ECRT: Harmonisation of training in Europe is still a challenge. The ESR European Training Curriculum for Radiology promotes a five-year plan, but not every country applies it. How can you encourage these countries to follow your recommendations?
LDB: Many countries have endorsed the curriculum (38 ESR institutional member societies and 28 ESR associate institutional member societies) and we have just finished writing up level III (subspecialisation). ECR 2015 has been organised around the curriculum, which is a good step. Our limitation is that we can only recommend, not oblige; in the end it remains a national decision.
ECRT: Will more candidates be able to sit the examination for the European Diploma in Radiology (EDiR)?
LDB: Yes. EDiR will be a sustainable model when more people have the qualification; it’s a virtuous circle. The diploma is only three years old but there are already 30 or 40 candidates per examination session organised for national societies. For the session held during ECR 2015, almost 150 candidates have sat the examination. ECR 2015 has definitely been a milestone, since the programme has featured sessions to help young radiologists prepare for the diploma. The diploma is growing steadily and our objective is to have 1,000 candidates per year within three years.
ECRT: How well developed is e-health in Europe? What is the ESR’s agenda concerning this issue?
LDB: Through EIBIR, we are currently exploring opportunities to include European topics in IT in the European research agenda. There are attractive initiatives, and our idea is to develop projects that the European Commission (EC) will want to get involved in and support. We are in contact with several Directorates General of the EC to raise awareness of our initiatives and we will invest a lot in this field.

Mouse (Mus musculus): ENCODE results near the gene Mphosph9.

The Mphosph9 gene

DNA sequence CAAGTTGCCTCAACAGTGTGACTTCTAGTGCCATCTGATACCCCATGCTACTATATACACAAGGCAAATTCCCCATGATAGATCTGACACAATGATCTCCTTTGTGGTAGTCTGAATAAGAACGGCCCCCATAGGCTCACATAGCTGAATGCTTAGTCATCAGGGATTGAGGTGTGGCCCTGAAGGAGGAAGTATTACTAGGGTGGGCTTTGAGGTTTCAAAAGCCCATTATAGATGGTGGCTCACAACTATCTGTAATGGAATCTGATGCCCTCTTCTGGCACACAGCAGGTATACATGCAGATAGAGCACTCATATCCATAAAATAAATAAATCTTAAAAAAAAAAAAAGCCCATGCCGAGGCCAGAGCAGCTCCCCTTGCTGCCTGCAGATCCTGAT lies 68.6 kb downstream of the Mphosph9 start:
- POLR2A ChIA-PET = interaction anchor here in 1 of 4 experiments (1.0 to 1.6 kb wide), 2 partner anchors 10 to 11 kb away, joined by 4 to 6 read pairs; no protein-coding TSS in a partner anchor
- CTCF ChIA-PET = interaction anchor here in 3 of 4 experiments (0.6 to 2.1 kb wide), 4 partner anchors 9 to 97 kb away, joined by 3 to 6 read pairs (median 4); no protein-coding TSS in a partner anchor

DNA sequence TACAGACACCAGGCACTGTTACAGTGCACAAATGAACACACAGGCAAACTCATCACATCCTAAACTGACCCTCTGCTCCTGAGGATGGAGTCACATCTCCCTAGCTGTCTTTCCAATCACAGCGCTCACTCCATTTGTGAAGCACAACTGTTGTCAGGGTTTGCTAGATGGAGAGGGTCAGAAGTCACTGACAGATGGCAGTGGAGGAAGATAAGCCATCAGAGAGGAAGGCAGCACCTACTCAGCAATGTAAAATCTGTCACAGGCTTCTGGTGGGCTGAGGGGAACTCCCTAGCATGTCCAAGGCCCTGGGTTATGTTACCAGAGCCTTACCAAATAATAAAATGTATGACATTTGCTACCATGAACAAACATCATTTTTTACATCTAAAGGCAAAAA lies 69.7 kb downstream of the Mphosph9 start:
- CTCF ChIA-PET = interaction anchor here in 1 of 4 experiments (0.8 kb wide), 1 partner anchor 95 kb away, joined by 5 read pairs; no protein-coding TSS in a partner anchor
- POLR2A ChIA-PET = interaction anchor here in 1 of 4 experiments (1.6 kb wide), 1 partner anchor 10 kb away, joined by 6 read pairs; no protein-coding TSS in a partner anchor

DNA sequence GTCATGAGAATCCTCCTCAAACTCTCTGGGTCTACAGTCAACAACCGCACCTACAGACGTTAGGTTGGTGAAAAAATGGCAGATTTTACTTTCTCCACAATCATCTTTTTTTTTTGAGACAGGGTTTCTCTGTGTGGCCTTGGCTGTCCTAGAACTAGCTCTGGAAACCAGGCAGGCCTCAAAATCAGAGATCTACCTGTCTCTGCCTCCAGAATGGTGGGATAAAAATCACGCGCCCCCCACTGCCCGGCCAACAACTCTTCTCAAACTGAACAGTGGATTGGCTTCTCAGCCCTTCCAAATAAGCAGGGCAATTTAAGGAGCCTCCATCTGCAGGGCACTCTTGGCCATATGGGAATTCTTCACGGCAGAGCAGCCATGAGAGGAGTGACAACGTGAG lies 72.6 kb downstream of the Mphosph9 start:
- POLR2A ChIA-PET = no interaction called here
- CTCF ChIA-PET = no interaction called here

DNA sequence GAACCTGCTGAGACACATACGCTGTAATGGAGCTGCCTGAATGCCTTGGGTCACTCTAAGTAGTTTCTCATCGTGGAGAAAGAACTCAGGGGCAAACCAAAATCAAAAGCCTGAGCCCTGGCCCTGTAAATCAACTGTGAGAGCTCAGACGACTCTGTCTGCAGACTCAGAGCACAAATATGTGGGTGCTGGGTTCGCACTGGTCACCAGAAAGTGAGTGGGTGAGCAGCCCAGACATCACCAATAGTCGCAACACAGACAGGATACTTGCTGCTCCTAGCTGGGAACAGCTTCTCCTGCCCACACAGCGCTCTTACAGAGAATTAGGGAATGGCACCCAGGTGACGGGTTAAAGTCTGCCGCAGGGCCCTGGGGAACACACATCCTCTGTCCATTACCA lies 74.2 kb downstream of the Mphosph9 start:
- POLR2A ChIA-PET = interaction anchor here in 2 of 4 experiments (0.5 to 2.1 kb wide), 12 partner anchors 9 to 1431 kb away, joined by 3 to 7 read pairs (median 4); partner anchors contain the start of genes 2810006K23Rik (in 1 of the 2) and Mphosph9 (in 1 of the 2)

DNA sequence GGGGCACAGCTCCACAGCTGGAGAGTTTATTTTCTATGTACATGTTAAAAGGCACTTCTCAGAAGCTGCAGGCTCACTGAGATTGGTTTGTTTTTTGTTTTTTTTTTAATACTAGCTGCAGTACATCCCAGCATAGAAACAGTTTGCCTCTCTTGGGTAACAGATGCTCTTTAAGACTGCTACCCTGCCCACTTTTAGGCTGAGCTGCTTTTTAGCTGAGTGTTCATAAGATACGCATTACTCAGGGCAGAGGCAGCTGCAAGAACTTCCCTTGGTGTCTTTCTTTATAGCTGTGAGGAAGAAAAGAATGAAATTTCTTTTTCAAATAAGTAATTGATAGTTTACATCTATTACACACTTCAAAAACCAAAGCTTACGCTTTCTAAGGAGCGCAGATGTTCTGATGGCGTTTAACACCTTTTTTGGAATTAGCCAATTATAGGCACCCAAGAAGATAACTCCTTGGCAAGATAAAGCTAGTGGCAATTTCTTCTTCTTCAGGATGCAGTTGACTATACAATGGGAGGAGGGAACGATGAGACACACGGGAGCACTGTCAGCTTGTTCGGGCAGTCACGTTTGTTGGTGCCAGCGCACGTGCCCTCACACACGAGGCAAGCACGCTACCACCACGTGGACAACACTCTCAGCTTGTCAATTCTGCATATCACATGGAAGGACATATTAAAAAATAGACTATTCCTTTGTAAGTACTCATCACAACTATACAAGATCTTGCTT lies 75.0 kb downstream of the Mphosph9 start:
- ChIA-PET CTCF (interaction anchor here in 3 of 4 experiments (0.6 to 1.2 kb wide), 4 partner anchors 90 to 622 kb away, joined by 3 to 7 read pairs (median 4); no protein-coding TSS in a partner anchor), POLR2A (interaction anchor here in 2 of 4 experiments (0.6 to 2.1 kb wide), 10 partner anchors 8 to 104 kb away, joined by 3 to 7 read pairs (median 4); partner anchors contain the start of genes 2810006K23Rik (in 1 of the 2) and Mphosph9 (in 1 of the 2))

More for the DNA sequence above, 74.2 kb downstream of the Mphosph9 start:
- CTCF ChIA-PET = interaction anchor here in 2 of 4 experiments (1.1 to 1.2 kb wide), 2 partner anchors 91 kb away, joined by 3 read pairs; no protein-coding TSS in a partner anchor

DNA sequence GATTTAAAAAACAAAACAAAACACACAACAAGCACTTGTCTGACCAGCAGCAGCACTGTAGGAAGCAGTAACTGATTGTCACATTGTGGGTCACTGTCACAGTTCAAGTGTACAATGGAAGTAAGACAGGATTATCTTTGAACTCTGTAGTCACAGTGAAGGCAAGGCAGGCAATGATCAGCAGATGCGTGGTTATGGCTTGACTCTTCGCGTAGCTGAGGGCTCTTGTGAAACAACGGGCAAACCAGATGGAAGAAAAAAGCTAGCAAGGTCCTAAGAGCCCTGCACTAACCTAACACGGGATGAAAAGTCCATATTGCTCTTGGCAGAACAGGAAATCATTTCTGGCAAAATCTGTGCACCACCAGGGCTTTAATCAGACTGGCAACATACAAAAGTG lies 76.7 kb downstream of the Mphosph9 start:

ECRT: Biomarkers still have a long way to go before they are used in clinical practice and can unfold their full potential. Last year, the ESR began working with RSNA’s Quantitative Imaging Biomarkers Alliance (QIBATM) with the aim of defining the structure of a similar alliance in Europe. How far has this project come?
LDB: In research you need repositories, interoperability, anonymisation, quantification and standardisation to share your work. In the United States, QIBA is tackling standardisation. Here in Europe, we have decided to continue collaborating with QIBA, but our strong point is really clinical application and validation. So instead of doing the same thing as the RSNA, we have decided to create a European Imaging Biomarkers Alliance, which will operate as a subcommittee of our Research Committee. This new group will be the European counterpart of QIBA and will accommodate our numerous activities in the field of biomarkers, personalised medicine and biobanks.
ECRT: The ESR launched the EuroSafe Imaging campaign last year to help improve radiation protection in Europe. What are the first results, a year later?
LDB: The campaign now has over 1,000 friends. We are working on the promotion of the campaign among the various stakeholders, including policy-makers at both European and national levels. For instance, I will take the opportunity to present the campaign when visiting some of the host countries of upcoming ‘Society meets ESR’ sessions in 2015 (Sweden, Denmark and Bulgaria). Then, in our own environments, we all try to raise the awareness of health professionals, patients and governments of radiation protection.
ECRT: As the current 1st Vice-President of the society, you must have a pretty good idea of what is awaiting you next year. What do you think are the necessary qualities for the job?
LDB: One first needs experience. The ESR is the largest radiological society in the world, so it’s better if you’ve been working on some of the committees for at least five years beforehand.
You also need an open mind, to enjoy what you are doing and to like the opportunity to meet people. This kind of leadership experience is very positive for your daily practice, and it’s also an opportunity to grow on a personal level.